This is cool but also lmao “way saltier”
Contender for headline and dek of the year. Also not to be missed is the copy, which includes this line:
When researchers tried to pull apart two mating insects, the female was gripping so tightly that the male was accidentally ripped in half, leaving his genitalia still attached to the female.
This is way saltier than that Vox article which interviewed the porn stars.
If you’re poor, the only way you’re likely to injure someone is the old traditional way: artisanal violence, we could call it – by hands, by knife, by club, or maybe modern hands-on violence, by gun or by car.
But if you’re tremendously wealthy, you can practice industrial-scale violence without any manual labor on your own part. You can, say, build a sweatshop factory that will collapse in Bangladesh and kill more people than any hands-on mass murderer ever did, or you can calculate risk and benefit about putting poisons or unsafe machines into the world, as manufacturers do every day. If you’re the leader of a country, you can declare war and kill by the hundreds of thousands or millions. And the nuclear superpowers – the US and Russia – still hold the option of destroying quite a lot of life on Earth.
So do the carbon barons. But when we talk about violence, we almost always talk about violence from below, not above.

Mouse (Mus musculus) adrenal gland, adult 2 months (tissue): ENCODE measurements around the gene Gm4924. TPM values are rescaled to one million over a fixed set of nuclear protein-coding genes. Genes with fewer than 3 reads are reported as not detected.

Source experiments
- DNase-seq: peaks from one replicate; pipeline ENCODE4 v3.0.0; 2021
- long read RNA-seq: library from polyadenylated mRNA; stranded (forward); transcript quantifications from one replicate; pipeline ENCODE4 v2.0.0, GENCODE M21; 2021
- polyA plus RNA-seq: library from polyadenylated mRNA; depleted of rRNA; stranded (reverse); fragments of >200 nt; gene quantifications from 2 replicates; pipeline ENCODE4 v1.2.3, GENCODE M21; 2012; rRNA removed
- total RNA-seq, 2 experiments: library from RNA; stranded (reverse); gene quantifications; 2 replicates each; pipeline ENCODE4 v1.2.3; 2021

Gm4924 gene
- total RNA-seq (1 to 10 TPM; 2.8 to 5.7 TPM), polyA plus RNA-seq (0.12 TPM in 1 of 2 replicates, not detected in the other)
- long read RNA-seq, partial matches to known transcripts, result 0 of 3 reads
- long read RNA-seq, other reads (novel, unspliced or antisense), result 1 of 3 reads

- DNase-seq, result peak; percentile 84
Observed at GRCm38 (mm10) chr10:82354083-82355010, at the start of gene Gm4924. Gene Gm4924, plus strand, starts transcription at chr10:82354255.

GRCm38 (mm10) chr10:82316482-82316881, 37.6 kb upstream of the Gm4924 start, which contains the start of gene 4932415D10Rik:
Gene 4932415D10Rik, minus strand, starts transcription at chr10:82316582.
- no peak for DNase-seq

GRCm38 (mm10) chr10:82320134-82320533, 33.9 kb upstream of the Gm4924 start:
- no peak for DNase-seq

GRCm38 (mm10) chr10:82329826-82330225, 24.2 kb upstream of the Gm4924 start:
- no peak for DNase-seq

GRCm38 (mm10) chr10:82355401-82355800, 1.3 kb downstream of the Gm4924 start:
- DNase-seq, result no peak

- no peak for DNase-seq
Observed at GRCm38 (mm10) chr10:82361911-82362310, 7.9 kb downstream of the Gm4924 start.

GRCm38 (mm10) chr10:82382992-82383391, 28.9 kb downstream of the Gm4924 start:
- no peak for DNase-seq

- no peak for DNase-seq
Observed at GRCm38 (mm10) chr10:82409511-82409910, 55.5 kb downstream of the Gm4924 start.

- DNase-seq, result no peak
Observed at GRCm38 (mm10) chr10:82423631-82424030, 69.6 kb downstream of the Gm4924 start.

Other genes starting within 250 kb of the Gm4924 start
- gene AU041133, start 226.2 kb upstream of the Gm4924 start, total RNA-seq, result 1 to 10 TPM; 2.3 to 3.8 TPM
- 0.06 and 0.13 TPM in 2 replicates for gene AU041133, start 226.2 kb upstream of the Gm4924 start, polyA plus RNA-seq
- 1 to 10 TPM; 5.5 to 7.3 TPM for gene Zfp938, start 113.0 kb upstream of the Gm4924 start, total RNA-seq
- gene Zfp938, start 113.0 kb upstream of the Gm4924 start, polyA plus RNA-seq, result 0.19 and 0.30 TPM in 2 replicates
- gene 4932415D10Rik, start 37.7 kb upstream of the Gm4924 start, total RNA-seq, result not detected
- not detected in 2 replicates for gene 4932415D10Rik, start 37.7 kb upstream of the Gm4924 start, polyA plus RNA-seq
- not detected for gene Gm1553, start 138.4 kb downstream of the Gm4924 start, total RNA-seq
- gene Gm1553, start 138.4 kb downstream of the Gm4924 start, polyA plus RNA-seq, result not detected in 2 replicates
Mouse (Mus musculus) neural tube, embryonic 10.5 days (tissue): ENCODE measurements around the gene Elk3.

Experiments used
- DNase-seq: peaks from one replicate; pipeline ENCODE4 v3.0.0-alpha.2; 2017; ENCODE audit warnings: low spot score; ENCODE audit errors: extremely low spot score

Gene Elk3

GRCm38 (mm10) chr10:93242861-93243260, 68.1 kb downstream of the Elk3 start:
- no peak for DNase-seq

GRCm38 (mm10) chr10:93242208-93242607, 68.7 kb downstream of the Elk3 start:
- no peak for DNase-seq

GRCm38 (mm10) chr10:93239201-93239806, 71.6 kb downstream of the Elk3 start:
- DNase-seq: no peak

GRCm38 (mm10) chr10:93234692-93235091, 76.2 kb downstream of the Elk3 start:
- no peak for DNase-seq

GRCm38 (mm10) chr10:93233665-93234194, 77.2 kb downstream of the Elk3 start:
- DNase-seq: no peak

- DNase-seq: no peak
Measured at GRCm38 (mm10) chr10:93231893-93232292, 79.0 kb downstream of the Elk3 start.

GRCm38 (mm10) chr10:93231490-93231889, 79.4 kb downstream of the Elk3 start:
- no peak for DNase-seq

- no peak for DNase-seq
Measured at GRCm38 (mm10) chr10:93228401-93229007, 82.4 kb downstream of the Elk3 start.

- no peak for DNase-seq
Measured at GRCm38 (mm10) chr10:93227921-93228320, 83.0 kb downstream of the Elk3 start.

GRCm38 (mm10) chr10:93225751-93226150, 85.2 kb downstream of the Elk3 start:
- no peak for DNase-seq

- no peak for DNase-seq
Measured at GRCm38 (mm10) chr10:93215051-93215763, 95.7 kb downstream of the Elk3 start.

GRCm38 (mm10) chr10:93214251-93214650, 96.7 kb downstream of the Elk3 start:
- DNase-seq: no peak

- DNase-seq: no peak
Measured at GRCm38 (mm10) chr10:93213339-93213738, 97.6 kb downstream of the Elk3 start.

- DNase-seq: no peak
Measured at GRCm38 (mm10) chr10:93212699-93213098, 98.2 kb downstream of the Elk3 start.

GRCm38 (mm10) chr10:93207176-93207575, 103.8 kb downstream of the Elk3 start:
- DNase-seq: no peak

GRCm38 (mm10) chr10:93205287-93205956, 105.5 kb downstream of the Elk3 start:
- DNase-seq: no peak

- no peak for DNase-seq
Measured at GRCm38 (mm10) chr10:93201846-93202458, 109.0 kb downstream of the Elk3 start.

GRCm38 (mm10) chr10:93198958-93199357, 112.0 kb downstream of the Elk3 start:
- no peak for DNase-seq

Or so I thought when I received a press release last week from a climate group announcing that ” scientists say there is a direct link between changing climate and an increase in violence”. What the scientists actually said, in a not-so-newsworthy article in Nature two and a half years ago, is that there is higher conflict in the tropics in El Nino years, and that perhaps this will scale up to make our age of climate change also an era of civil and international conflict.
The message is that ordinary people will behave badly in an era of intensified climate change.”
— Let’s Call Climate Change What It Really Is—Violence | Alternet (via guerrillamamamedicine)
i know i’ve been quiet on here. i’m spending more time on my personal blog bc i’m a selfish asshole and i just wanna look at things that make me happy. follow if that’s ur thing.
→ TW Antisemitism: One in custody after shootings reported at Jewish Community Center, Village Shalom in Overland Park
OVERLAND PARK, Kan. - Three people are dead following multiple shootings reported at the Jewish Community Center and Village Shalom in Overland Park.
Overland Park Police confirm multiple shots were fired at the center, which is located at 5801 W 115th St., and Village Shalom, a retirement home located at 5500 W. 123rd. Both areas are currently on lockdown.
Police took one man into custody at the Valley Park Elementary at 123rd and Nall. The man was heard yelling “heil Hitler” as he was taken into custody.
A 14-year-old boy is in critical condition at an area hospital.
A 41 Action News photographer on the scene spoke with Mark Brodky, a member at the JCC, who says another man pointed a gun at him and shot the windows out of his car, “I thought he was shooting an air rifle and all the sudden he shot at me.”